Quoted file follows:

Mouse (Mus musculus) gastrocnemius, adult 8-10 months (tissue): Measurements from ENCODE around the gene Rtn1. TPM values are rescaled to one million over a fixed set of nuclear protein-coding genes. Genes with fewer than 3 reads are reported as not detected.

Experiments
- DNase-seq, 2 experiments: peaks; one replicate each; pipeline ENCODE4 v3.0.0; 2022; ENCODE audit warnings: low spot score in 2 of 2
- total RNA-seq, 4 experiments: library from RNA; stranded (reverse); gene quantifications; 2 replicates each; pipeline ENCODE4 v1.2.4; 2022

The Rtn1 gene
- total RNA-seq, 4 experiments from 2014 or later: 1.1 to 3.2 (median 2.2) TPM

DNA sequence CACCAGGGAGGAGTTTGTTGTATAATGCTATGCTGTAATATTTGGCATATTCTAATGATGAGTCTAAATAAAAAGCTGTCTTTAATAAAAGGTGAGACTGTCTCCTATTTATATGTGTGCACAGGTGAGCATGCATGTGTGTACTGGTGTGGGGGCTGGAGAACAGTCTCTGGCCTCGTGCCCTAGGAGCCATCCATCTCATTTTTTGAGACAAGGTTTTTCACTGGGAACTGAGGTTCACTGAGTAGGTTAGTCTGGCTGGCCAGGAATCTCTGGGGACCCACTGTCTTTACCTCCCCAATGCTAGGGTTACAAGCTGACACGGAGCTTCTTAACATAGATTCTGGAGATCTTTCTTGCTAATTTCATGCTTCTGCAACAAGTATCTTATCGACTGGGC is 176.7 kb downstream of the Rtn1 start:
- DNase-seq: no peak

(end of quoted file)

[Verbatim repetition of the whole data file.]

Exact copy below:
Mouse (Mus musculus) gastrocnemius, adult 8-10 months (tissue): Measurements from ENCODE around the gene Rtn1. TPM values are rescaled to one million over a fixed set of nuclear protein-coding genes. Genes with fewer than 3 reads are reported as not detected.

Experiments
- DNase-seq, 2 experiments: peaks; one replicate each; pipeline ENCODE4 v3.0.0; 2022; ENCODE audit warnings: low spot score in 2 of 2
- total RNA-seq, 4 experiments: library from RNA; stranded (reverse); gene quantifications; 2 replicates each; pipeline ENCODE4 v1.2.4; 2022

The Rtn1 gene
- total RNA-seq, 4 experiments from 2014 or later: 1.1 to 3.2 (median 2.2) TPM

DNA sequence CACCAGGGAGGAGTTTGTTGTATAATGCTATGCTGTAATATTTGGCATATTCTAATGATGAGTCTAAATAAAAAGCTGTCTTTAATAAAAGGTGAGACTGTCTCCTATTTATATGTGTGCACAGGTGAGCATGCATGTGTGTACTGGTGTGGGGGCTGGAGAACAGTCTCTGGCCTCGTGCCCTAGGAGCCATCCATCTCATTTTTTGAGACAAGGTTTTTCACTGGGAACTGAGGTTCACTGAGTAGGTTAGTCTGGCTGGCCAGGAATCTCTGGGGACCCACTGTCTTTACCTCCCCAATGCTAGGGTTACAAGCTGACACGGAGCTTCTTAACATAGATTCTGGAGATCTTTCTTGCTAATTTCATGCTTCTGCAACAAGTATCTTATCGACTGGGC is 176.7 kb downstream of the Rtn1 start:
- DNase-seq: no peak